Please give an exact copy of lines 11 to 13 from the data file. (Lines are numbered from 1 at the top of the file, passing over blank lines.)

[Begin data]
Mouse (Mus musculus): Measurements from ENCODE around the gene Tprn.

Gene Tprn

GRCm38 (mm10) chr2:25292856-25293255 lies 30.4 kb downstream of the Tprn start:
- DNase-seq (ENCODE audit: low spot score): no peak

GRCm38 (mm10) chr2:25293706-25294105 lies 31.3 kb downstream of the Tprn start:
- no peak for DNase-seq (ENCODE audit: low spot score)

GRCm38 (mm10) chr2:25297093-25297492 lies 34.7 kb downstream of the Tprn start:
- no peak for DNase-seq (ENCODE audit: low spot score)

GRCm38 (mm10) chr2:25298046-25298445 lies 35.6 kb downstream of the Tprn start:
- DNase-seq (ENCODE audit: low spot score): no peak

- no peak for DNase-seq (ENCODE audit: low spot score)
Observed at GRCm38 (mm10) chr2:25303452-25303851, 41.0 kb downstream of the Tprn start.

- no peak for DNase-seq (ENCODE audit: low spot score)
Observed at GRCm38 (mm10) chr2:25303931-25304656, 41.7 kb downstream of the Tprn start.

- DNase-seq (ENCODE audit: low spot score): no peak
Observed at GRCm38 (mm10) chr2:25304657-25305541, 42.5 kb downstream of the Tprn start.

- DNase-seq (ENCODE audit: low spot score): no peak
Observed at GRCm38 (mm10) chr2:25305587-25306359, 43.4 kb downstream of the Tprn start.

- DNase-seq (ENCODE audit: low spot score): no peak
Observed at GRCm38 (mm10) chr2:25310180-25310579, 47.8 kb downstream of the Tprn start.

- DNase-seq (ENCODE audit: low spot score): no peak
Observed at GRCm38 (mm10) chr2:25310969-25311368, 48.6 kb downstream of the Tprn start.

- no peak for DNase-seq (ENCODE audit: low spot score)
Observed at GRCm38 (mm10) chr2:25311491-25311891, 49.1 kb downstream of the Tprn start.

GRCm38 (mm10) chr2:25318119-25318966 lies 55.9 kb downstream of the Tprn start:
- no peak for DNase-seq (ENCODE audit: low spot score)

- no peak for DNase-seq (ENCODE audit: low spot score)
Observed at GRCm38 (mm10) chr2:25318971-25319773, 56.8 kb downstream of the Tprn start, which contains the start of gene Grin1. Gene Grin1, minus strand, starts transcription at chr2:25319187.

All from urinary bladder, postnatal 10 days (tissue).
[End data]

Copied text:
- no peak for DNase-seq (ENCODE audit: low spot score)
Observed at GRCm38 (mm10) chr2:25303452-25303851, 41.0 kb downstream of the Tprn start.

- no peak for DNase-seq (ENCODE audit: low spot score)